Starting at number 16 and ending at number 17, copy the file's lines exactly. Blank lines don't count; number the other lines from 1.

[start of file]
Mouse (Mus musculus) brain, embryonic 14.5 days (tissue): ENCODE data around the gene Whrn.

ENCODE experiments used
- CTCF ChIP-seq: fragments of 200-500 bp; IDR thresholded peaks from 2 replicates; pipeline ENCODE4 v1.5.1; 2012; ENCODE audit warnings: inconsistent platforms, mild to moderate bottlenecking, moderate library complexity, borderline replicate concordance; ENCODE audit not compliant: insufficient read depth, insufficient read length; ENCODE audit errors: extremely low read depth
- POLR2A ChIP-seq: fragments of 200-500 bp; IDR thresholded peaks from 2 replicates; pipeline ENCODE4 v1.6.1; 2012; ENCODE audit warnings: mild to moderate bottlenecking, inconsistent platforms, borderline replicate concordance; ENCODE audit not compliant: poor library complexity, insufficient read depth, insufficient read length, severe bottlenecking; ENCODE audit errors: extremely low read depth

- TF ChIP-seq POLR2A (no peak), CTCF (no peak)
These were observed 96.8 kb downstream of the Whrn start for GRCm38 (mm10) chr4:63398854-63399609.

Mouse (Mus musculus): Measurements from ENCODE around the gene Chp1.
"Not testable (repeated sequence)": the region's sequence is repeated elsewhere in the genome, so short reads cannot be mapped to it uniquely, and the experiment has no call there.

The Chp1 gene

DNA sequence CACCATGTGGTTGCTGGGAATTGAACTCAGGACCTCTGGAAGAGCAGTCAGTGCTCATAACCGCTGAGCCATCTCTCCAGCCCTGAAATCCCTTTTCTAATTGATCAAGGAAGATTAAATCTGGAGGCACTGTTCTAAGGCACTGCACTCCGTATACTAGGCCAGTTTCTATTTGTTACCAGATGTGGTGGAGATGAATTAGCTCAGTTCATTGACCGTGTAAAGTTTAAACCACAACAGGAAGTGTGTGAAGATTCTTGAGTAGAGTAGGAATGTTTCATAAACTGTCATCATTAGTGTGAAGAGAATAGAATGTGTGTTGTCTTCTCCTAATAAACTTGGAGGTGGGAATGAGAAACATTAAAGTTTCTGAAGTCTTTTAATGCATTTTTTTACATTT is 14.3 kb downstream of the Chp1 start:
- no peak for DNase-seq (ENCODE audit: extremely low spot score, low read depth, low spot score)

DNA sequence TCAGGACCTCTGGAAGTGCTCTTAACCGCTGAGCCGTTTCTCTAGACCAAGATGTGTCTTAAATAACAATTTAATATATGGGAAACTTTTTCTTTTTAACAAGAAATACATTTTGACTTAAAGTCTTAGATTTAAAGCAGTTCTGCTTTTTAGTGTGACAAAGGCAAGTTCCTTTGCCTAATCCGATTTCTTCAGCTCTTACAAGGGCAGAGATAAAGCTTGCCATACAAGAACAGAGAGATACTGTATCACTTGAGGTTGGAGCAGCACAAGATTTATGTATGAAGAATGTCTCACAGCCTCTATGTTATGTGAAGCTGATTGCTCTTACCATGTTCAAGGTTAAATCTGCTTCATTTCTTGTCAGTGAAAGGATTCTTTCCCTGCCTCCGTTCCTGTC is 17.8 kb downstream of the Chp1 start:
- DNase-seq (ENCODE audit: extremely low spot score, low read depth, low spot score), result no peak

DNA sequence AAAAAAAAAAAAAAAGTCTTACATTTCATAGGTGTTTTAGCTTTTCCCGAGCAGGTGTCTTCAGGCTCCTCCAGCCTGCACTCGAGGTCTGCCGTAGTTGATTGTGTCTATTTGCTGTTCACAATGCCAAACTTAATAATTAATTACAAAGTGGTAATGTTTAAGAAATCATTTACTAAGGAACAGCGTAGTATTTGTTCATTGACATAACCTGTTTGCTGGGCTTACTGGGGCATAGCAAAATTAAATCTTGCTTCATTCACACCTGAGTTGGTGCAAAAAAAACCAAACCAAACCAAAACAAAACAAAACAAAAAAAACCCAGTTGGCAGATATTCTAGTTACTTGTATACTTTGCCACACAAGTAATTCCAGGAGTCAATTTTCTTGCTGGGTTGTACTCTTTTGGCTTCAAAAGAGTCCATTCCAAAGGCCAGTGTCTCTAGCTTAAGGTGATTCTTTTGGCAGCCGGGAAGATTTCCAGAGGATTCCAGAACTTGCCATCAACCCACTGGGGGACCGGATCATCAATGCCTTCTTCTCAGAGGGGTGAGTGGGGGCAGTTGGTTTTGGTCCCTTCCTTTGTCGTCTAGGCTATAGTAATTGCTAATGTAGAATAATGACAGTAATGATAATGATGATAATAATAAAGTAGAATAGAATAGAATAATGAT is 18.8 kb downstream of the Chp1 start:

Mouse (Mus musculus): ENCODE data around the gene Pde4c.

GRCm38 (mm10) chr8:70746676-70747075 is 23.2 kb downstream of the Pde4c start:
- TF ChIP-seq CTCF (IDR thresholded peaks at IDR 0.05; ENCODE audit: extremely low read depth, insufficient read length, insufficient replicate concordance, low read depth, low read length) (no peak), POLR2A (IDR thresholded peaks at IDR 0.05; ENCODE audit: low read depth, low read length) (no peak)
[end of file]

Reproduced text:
GRCm38 (mm10) chr8:70746676-70747075 is 23.2 kb downstream of the Pde4c start:
- TF ChIP-seq CTCF (IDR thresholded peaks at IDR 0.05; ENCODE audit: extremely low read depth, insufficient read length, insufficient replicate concordance, low read depth, low read length) (no peak), POLR2A (IDR thresholded peaks at IDR 0.05; ENCODE audit: low read depth, low read length) (no peak)